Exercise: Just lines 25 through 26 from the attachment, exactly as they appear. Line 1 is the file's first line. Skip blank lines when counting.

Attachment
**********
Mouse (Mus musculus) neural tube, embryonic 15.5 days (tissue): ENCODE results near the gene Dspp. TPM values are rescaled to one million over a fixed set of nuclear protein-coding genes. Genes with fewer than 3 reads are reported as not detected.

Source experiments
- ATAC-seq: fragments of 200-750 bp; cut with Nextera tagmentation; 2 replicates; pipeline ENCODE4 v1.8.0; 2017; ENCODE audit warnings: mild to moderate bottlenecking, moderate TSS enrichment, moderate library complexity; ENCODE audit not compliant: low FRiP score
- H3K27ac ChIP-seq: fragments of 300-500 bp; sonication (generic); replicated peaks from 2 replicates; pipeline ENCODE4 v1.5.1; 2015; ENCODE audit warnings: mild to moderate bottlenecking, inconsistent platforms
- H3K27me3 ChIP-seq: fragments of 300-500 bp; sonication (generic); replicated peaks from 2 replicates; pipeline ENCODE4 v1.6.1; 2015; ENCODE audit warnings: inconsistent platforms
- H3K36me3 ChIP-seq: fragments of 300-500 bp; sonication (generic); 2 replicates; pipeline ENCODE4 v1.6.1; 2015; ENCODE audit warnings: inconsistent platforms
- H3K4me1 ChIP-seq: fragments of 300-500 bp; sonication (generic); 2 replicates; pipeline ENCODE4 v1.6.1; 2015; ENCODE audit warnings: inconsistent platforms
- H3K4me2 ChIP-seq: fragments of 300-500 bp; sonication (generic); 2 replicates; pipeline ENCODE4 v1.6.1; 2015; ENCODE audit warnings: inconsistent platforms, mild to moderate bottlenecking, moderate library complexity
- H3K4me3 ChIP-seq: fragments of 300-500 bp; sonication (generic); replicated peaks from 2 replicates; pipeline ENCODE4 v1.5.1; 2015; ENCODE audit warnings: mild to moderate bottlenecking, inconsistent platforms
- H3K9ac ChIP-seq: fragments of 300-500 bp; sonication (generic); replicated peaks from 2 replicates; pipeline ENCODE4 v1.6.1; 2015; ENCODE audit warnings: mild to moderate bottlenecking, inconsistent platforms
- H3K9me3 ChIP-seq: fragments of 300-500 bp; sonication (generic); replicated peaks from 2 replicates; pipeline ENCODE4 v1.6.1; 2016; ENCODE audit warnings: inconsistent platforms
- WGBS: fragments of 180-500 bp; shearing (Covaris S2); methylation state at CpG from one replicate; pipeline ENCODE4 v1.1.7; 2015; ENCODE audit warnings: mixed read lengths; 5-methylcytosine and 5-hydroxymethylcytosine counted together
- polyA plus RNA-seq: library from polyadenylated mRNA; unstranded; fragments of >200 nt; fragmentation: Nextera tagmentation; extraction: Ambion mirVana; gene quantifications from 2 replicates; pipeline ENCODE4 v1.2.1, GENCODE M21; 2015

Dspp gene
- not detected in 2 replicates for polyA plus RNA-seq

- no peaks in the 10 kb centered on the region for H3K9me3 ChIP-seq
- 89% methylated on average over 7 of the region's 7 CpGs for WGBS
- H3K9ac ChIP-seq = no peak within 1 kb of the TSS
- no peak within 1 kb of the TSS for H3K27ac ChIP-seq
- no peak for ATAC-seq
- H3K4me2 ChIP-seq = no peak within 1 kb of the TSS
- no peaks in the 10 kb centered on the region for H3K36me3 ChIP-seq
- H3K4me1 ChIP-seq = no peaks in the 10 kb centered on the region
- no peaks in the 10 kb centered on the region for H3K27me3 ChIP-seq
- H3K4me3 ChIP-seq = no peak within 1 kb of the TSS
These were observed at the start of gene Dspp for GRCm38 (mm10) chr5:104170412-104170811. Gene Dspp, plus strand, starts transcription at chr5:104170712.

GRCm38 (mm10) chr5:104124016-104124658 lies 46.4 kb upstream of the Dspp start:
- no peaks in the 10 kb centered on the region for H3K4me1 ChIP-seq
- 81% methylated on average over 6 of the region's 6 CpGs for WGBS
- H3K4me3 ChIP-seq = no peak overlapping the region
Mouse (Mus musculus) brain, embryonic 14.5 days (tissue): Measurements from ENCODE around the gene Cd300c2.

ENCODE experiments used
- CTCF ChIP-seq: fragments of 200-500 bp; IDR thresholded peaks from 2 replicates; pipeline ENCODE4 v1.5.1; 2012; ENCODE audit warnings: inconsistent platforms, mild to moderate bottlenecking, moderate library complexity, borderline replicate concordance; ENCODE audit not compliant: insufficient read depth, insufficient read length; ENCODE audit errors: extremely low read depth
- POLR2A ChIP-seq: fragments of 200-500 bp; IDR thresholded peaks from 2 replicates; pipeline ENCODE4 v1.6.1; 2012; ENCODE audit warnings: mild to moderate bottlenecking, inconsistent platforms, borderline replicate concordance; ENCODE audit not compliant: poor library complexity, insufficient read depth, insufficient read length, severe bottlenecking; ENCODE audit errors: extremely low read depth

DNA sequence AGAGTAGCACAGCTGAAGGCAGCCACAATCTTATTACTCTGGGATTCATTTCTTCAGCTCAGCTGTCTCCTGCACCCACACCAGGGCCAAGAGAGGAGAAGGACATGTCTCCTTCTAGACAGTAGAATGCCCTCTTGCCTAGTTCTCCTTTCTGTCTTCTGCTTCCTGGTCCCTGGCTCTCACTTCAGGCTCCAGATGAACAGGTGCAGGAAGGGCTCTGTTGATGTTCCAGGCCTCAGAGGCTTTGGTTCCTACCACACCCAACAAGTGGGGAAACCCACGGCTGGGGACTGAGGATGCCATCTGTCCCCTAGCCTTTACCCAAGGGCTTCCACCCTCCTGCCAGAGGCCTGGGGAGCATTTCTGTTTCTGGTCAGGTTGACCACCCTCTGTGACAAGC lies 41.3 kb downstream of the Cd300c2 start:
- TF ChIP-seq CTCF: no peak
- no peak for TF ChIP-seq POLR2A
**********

- H3K4me3 ChIP-seq = no peak within 1 kb of the TSS
These were observed at the start of gene Dspp for GRCm38 (mm10) chr5:104170412-104170811. Gene Dspp, plus strand, starts transcription at chr5:104170712.